Law360 (September 8, 2020, 9:30 PM EDT) -- JPMorgan Chase & Co. is investigating instances of potentially illegal conduct by both customers and staff related to government COVID-19 stimulus efforts, including the Paycheck Protection Program loan program and unemployment benefits, according to an internal memo sent Tuesday and seen by Law360.
The memo from the bank's operating committee, signed off on by 12 company executives including Chairman and CEO Jamie Dimon and Chief Risk Officer Ashley Bacon, says the bank is "doing all we can to identify" instances of misconduct and will "cooperate with law enforcement where appropriate."
After lauding the efforts of employees who have performed "their very best" during the pandemic, the executives said, "Unfortunately, we've also seen conduct that does not live up to our business and ethical principles — and may even be illegal."
"This includes instances of customers misusing Paycheck Protection Program loans, unemployment benefits and other government programs," the memo reads. "Some employees have fallen short, too. We are doing all we can to identify those instances, and cooperate with law enforcement where appropriate."
It goes on to state that "we need everyone to be vigilant," pointing employees to its "business principles" and "code of conduct" policies as well as an internal hotline for employees to report any concerns.
"While we know that we are working through a period of unprecedented turmoil, it is precisely during difficult times like these that it is most important to continue to hold ourselves to the highest standards of conduct," the memo states.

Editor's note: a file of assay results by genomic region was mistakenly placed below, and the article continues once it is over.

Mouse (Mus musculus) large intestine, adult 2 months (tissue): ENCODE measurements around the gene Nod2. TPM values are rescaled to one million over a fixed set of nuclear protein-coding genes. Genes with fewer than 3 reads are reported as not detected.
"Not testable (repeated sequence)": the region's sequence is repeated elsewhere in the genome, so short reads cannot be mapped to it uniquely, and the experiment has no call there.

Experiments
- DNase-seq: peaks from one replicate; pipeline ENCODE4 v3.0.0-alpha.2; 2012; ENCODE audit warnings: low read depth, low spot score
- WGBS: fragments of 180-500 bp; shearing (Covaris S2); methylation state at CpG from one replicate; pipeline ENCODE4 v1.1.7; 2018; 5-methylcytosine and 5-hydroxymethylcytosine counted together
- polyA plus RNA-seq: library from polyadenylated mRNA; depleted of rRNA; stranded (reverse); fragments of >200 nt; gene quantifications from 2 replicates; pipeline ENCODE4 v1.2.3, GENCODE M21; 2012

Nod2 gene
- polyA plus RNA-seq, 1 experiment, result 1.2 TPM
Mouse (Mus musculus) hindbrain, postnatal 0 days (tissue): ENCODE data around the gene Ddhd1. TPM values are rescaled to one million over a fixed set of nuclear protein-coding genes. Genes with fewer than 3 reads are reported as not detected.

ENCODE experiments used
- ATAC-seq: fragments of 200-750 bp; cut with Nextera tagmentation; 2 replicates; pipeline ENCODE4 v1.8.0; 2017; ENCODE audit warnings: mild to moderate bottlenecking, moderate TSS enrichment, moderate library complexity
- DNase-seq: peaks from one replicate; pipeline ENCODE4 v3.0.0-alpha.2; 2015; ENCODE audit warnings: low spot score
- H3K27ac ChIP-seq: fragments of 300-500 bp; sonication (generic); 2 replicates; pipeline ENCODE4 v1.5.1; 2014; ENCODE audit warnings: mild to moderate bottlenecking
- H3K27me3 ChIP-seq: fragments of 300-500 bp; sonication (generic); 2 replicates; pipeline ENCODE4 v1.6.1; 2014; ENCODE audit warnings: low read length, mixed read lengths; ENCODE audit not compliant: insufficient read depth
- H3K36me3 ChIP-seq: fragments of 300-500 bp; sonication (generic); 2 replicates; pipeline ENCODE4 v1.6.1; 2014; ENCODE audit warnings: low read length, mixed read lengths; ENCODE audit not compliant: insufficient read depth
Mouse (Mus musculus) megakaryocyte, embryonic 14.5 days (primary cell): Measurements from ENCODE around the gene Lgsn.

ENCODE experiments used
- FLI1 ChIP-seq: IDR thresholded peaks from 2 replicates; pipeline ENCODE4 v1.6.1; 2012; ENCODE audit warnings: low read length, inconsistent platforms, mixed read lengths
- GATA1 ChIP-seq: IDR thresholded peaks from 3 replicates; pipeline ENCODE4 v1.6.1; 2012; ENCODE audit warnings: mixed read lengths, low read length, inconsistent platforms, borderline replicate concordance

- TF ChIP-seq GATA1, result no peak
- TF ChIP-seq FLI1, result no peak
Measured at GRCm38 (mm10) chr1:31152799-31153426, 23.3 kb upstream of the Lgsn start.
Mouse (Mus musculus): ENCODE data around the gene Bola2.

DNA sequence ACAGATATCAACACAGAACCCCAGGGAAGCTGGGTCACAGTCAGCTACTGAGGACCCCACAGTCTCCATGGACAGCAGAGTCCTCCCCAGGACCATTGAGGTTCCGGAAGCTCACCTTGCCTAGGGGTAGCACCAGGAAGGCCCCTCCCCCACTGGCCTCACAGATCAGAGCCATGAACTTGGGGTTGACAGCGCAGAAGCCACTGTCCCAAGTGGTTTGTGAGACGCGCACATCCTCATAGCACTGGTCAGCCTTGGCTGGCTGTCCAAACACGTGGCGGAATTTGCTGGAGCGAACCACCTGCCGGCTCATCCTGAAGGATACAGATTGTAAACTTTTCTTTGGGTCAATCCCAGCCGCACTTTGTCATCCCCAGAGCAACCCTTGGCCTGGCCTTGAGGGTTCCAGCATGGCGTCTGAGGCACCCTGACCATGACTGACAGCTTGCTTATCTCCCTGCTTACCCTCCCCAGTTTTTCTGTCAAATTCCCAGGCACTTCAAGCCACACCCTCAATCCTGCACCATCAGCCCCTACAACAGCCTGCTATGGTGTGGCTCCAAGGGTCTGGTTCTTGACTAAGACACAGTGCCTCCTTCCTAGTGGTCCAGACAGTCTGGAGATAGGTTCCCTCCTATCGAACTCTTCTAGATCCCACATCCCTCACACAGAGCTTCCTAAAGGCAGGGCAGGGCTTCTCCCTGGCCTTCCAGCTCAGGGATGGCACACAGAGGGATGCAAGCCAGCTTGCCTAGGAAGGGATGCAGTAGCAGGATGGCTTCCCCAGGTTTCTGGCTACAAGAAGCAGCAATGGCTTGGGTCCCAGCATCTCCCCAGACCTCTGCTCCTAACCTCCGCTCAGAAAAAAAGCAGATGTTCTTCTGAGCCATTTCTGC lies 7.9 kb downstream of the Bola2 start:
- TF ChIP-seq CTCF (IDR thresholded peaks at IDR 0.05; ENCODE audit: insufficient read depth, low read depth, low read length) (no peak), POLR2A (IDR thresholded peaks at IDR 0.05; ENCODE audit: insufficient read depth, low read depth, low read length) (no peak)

The Coronavirus Aid, Relief and Economic Security, or CARES, Act launched in March authorized up to $349 billion in forgivable loans under the PPP program, with Congress authorizing an additional $300 billion in funding in April. The PPP offers two-year forgivable loans up to $10 million to cover payroll expenses in addition to health care benefits, mortgage interest payments, rent and more.
The program faced considerable scrutiny out of the gate, both for undeserving smaller companies that needed the funds most and for the potential for fraud in doling out the massive stimulus in short order.
House Democrats asked the inspectors general of the U.S. Small Business Administration and the U.S. Department of the Treasury last week to review the government's handling of the relief package. They cited instances of apparent violations where companies appeared to receive multiple loans, loans to companies that should have been blocked from federal contracts, and applications missing names, addresses and other basic data.
The JPMorgan internal memo did not specify what type of misuse may have occurred, and a company spokesperson declined to comment. Bloomberg News first reported about the memo.
--Additional reporting by Chris Villani and Andrew Kragie. Editing by Breda Lund.
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